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A Bay of Blood (1971)
Kino Home Video
Blu-ray Disc Released: 9/3/2013
All Ratings out of
Review by Mike Long, Posted on 9/6/2013
Most film fans like to think that their memories are razor-sharp and that their opinions on older films are just as accurate today as when they were first viewed. As someone who is constantly surprised by how all of the horror films from the early 80s which I swore were great are truly awful, I can attest to this. Many things can cloud and shape these thoughts. Obviously, time and exposure to other films can affect this. Here worship, or the belief that a certain filmmaker can do no wrong can skew our outlook. If a movie has influenced other movies, it can be remembered for being better than it was. All of these factors may play into the love for Mario Bava's A Bay of Blood. For decades, I've read about how great this film is. Now that I've experienced it, I have to disagree.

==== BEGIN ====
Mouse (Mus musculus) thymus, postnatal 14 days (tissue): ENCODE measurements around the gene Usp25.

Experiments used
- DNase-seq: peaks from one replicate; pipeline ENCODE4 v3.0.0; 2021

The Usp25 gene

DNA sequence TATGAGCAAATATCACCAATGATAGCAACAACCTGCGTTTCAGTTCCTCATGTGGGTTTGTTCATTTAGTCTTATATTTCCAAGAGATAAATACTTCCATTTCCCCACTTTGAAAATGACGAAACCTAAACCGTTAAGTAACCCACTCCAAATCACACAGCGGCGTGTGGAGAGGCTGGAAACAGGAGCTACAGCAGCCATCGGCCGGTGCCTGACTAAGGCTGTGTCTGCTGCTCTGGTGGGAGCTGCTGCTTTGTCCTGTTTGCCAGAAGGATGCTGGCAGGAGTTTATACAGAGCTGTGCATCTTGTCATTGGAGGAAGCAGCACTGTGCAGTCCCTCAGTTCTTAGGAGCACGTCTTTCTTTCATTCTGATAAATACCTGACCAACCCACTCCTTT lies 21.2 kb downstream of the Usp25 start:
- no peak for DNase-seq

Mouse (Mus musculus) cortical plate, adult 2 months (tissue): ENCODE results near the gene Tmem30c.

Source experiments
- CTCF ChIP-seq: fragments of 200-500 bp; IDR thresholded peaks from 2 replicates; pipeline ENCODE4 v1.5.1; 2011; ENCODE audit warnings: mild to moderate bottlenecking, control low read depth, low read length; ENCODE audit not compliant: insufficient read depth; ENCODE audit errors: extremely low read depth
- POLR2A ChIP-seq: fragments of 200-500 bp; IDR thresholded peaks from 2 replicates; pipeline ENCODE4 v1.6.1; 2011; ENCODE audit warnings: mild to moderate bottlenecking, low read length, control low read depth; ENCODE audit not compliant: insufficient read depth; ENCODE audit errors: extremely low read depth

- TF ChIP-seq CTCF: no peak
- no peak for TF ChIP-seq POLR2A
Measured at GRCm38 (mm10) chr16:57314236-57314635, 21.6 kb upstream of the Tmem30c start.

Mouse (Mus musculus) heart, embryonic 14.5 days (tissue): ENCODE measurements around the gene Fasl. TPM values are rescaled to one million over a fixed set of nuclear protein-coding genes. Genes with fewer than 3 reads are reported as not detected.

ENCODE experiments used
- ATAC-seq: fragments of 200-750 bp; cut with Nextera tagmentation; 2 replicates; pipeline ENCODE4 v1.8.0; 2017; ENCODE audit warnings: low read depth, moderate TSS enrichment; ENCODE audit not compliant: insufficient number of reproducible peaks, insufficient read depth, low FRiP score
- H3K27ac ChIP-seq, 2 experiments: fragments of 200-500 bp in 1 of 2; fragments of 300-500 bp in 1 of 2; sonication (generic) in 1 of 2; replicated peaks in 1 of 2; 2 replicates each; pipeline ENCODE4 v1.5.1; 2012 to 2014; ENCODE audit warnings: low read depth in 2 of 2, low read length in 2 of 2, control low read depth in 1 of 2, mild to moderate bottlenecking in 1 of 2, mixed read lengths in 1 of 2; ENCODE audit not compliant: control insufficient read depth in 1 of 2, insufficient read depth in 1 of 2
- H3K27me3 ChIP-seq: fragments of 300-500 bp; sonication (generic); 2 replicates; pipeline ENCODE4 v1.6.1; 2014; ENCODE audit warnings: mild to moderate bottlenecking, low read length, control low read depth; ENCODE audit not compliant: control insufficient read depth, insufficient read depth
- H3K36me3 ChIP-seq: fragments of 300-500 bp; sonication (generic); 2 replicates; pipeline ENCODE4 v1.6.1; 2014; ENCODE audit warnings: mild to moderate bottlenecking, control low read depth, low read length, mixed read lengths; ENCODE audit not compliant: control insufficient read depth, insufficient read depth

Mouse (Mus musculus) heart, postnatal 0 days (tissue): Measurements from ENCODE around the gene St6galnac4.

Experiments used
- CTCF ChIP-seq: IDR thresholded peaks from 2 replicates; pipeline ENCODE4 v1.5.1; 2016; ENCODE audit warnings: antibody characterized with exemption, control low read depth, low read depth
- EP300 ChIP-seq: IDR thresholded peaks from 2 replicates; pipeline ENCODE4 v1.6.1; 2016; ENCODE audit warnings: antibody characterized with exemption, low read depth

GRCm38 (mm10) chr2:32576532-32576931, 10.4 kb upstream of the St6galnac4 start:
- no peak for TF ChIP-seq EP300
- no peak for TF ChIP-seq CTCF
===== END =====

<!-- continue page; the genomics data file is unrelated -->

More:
As A Bay of Blood opens, Countess Federica (Isa Miranda), a wheelchair bound woman, is murdered by her husband, Filippo Donati (Giovanni Nuvoletti). But, he is then stabbed to death by someone unseen. Following the Countess' death, several players swoop in, hoping to take control of the property and lake which she owned. Frank Ventura (Chris Avram) is a real-estate agent who, not realizing that Donati is dead, hopes to have the man sign the property over to him. Renata (Claudine Auger) and her husband, Albert (Luigi Pistilli), arrive in the area. Renata is Donati's daughter and she feels that the bay is rightfully hers and she's stop at nothing to get it. Paolo Foscari (Leopoldo Trieste) is an entomologist who lives near the bay with his wife, Anna (Laura Betti), a tarot card reader. Paolo is afraid that someone will take over the bay and destroy its natural beauty. As these individuals clash in their attempts to become the Countess' heir, the bodies begin to pile up.